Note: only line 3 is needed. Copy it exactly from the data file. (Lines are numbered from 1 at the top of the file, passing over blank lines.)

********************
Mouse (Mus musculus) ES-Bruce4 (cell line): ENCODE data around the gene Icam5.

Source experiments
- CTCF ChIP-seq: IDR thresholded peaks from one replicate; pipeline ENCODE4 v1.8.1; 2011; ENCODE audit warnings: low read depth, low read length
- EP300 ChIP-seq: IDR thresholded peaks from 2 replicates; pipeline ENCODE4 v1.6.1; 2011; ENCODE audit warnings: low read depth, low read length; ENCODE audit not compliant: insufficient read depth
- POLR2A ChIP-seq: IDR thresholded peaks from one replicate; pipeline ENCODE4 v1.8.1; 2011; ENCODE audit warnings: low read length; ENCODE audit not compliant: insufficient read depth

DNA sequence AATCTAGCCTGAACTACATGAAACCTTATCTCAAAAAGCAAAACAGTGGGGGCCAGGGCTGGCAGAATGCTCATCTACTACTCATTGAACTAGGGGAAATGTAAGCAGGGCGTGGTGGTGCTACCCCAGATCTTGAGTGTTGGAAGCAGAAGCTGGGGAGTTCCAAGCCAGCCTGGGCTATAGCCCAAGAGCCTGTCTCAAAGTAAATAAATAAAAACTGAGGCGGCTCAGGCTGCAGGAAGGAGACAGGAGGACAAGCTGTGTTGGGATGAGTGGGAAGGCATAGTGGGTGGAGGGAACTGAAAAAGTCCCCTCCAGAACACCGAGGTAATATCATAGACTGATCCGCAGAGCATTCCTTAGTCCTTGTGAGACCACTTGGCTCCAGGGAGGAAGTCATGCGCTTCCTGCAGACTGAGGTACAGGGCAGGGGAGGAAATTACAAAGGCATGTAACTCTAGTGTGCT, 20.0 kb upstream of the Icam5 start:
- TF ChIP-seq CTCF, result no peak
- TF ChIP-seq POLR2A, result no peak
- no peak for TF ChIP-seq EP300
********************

- CTCF ChIP-seq: IDR thresholded peaks from one replicate; pipeline ENCODE4 v1.8.1; 2011; ENCODE audit warnings: low read depth, low read length